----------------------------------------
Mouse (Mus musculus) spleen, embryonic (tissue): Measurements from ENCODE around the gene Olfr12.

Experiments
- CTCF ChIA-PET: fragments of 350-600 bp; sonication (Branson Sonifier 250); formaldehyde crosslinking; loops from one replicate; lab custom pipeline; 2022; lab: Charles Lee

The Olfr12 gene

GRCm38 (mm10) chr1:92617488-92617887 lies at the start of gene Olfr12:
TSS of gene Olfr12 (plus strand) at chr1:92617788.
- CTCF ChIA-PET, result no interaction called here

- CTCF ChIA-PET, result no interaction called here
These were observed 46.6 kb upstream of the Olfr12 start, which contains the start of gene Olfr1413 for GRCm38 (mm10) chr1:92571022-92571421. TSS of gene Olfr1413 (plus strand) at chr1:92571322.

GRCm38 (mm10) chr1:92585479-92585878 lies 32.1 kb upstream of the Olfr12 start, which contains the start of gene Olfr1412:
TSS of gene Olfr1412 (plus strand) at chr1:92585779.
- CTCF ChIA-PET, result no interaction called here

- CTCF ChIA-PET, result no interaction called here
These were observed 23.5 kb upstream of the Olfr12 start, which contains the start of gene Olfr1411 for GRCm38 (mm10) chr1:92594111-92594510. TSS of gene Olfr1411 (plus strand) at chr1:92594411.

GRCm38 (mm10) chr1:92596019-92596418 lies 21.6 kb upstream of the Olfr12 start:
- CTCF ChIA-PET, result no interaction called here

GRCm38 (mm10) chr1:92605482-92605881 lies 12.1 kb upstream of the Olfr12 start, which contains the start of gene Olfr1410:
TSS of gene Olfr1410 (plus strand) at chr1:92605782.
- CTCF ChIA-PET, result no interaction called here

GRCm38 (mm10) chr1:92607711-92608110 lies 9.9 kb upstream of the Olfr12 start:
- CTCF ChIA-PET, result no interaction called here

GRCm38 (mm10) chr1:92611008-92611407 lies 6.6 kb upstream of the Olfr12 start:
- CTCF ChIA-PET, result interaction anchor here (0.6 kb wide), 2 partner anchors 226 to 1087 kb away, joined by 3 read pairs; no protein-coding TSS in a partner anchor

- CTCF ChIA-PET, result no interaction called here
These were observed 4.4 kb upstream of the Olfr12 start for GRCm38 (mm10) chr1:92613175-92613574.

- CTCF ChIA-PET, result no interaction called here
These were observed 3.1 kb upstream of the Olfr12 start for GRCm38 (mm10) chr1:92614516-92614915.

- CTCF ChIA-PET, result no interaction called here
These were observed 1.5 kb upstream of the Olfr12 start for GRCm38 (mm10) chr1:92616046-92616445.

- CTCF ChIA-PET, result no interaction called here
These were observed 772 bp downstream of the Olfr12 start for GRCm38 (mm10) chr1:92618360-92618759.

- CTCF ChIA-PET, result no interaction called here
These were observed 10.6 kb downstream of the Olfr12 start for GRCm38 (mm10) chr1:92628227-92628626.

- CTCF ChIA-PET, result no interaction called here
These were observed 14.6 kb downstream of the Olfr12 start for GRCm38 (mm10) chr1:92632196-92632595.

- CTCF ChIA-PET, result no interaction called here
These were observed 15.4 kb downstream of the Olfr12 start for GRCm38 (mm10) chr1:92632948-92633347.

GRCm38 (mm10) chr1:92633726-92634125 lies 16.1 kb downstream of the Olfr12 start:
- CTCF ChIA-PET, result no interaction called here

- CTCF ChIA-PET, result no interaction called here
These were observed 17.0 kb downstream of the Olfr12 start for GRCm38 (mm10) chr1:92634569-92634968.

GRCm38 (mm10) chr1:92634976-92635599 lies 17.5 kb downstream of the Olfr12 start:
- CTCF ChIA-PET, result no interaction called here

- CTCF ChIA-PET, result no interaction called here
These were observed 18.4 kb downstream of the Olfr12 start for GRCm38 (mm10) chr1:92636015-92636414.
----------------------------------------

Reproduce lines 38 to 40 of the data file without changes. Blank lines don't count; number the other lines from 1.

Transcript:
GRCm38 (mm10) chr1:92633726-92634125 lies 16.1 kb downstream of the Olfr12 start:
- CTCF ChIA-PET, result no interaction called here

- CTCF ChIA-PET, result no interaction called here